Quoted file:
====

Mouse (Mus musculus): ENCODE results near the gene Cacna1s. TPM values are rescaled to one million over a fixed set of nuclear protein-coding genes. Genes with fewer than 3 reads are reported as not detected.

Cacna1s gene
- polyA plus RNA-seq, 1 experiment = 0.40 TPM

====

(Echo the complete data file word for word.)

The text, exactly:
Mouse (Mus musculus): ENCODE results near the gene Cacna1s. TPM values are rescaled to one million over a fixed set of nuclear protein-coding genes. Genes with fewer than 3 reads are reported as not detected.

Cacna1s gene
- polyA plus RNA-seq, 1 experiment = 0.40 TPM